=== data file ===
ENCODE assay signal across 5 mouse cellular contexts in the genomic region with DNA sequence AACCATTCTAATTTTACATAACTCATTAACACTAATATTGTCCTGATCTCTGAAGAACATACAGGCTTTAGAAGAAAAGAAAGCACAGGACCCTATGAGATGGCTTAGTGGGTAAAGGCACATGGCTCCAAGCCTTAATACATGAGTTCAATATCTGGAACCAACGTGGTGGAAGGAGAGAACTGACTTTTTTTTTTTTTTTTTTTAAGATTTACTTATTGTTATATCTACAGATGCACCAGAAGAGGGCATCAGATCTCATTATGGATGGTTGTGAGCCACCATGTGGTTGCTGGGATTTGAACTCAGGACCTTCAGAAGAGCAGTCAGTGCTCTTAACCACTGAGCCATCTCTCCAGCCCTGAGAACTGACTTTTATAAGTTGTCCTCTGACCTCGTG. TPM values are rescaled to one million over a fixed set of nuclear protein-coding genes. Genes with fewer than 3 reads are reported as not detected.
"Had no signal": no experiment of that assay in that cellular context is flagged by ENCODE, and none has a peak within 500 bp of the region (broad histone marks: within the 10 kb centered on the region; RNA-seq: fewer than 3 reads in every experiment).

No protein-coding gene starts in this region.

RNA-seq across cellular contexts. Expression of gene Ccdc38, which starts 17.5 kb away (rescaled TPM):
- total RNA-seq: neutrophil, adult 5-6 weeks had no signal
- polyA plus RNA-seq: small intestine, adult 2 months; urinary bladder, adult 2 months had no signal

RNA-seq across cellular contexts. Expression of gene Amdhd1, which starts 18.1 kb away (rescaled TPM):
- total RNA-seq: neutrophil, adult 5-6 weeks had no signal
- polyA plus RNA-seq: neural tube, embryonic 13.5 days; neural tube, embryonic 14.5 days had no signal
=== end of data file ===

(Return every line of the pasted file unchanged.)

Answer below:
ENCODE assay signal across 5 mouse cellular contexts in the genomic region with DNA sequence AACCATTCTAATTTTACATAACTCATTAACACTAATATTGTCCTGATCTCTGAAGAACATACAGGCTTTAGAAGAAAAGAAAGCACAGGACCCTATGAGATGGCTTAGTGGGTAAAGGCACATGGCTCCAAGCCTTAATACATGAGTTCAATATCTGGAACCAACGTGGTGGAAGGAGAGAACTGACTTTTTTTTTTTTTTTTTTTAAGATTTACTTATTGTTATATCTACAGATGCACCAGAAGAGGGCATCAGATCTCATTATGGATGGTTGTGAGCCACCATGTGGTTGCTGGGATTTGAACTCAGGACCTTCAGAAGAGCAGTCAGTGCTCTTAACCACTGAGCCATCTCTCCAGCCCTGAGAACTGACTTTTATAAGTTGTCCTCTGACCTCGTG. TPM values are rescaled to one million over a fixed set of nuclear protein-coding genes. Genes with fewer than 3 reads are reported as not detected.
"Had no signal": no experiment of that assay in that cellular context is flagged by ENCODE, and none has a peak within 500 bp of the region (broad histone marks: within the 10 kb centered on the region; RNA-seq: fewer than 3 reads in every experiment).

No protein-coding gene starts in this region.

RNA-seq across cellular contexts. Expression of gene Ccdc38, which starts 17.5 kb away (rescaled TPM):
- total RNA-seq: neutrophil, adult 5-6 weeks had no signal
- polyA plus RNA-seq: small intestine, adult 2 months; urinary bladder, adult 2 months had no signal

RNA-seq across cellular contexts. Expression of gene Amdhd1, which starts 18.1 kb away (rescaled TPM):
- total RNA-seq: neutrophil, adult 5-6 weeks had no signal
- polyA plus RNA-seq: neural tube, embryonic 13.5 days; neural tube, embryonic 14.5 days had no signal